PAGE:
Let’s start with a few facts.
- The wastewater projects are, by far, the largest infrastructure project the Keys has going – $800 million.
- The wastewater projects in the unincorporated area will cost around $500 million.
- The two main wastewater utilities in the unincorporated area are the Florida Keys Aqueduct Authority (FKAA) and the Key Largo Wastewater Treatment District (District). The FKAA serves about 14,000 EDU’s in the Lower and Middle Keys. The District serves about 14,000 EDU’s in the Key Largo area (Upper Keys).
- Monroe County will supply an estimated $124 million to the FKAA for sewer projects from the infrastructure sales tax.
- The county has supplied $23 million to the District for sewer projects from the infrastructure sales tax.
- As a result of that huge $100 million difference, Key Largo taxpayers contribute $26 million more to their sewer projects.
It shouldn’t surprise anyone that this extreme imbalance would create a drag on Key Largo’s economy. I’ve already talked about the 4-penny tax and the slow recovery of the business community. Key Largo also has a lower median household income than many of the heavily subsidized areas on the Lower Keys. Unlike the citizens in the other unincorporated areas, Key Largo citizens also pay for their projects out of rates. It makes sense that the excessive contribution forced upon them by the BOCC would leave a mark.
The data suggests that employment is another area where Key Largo is struggling to keep up. My data came from two sources:
- The Census Bureau’s American Fact Finder tool. I looked at “Employment Status” by county and place. Most of that data is derived from the American Community Survey, which gathers data from about 3.5 million households per year.
- The Census Bureaus’s Business Patterns Survey, which gathers data from the Business Register about commercial entities throughout the country. I looked at the number of employees by zip code.
As the saying goes, “truth converges, bullshit diverges”. None of the data by itself will give us a clear picture of what’s really going on. But when all these facts come together, it’s hard to deny that Key Largo’s economy is not as healthy as other areas of the Keys.
Key Largo has suffered the same setbacks as everyone else in the Keys: the recession, the Deep Water Horizon oil spill, the housing bubble. The main difference is the higher cost of the sewer project imposed on citizens in that area because of the county’s unfair funding policies.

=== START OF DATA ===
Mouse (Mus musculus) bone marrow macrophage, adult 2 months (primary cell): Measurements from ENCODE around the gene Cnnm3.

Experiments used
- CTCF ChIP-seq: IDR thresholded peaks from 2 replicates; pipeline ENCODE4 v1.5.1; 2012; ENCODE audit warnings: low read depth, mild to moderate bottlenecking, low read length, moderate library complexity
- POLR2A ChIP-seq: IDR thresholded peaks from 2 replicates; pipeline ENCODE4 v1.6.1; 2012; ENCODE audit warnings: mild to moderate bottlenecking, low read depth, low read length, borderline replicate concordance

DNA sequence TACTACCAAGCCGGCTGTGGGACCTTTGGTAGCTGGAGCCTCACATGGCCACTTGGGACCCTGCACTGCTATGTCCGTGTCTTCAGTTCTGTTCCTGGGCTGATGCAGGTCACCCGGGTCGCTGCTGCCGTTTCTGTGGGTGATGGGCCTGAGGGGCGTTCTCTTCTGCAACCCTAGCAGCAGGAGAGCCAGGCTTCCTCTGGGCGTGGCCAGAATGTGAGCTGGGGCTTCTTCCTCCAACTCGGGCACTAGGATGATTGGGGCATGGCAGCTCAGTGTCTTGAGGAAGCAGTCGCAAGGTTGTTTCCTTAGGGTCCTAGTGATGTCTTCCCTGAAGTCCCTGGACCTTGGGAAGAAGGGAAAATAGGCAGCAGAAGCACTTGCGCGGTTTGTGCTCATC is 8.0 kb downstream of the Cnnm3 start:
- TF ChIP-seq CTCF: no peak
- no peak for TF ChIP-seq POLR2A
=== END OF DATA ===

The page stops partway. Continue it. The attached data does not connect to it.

American Fact Finder
The data in the table below came from the American Fact Finder. The growth of the number of people unemployed is highest in the Key Largo/Tavernier area. At 145%, it is substantially higher than the county average of 119%. As shown in an earlier post, Key Largo has seen slower business growth. It makes sense that if business growth lags behind, so will job growth.
Business Patterns Survey
Using business pattern survey data from the Census Bureau, I put together a table showing employment trends in the Keys by zip code. I used 2004 as a base line because that’s right before the housing bubble and right at the beginning of the sewer projects.
As you can see, the Key Largo area is lagging behind on this measure as well. County-wide the number of employees is still down 9.3% from 2004. Key West is down only 2.8%. The unincorporated Lower Keys are down by 10.1%. The Key Largo area is down by 12.2%.
As mentioned earlier, American Fact Finder data can be found by “county” and “place”. Below are maps of the “places”.
The Business Patterns Survey data can be found by zip code. Zip code maps are provided below. Note that the Key West zip code (33040) includes Key Haven, Stock Island, and Boca Chica. The Tavernier zip code (33070) includes part of Islamorada and the Key Largo zip code (33037) includes Ocean Reef.
There’s no single smoking gun that’s going to “prove” that Key Largo’s economy has been damaged by the county’s mismanagement and unfair funding policies. But it is documented fact that the Key Largo area has received $100 million less in funding from the county.
While the Key Largo Wastewater Treatment District endeavored to “work smart” by containing costs and finding alternative funding sources, a $100 million funding difference is a huge hurdle to overcome. Indeed Key Largo taxpayers contribute $26 million more than taxpayers in the other unincorporated areas.
It is also documented fact that Key Largo has a lower median household income than many of the areas that were so generously subsidized by the infrastructure sales tax.
Taken together these facts support the idea that the Key Largo area has suffered economically. Available data corroborates this common sense conclusion.
That brings me to the all important question: Why? Why would the BOCC pursue such unfair and counter-productive policies? Why have they fought so hard to divert needed funding away from Key Largo? How can this possibly benefit the taxpayers? And if the taxpayers don’t benefit, who does?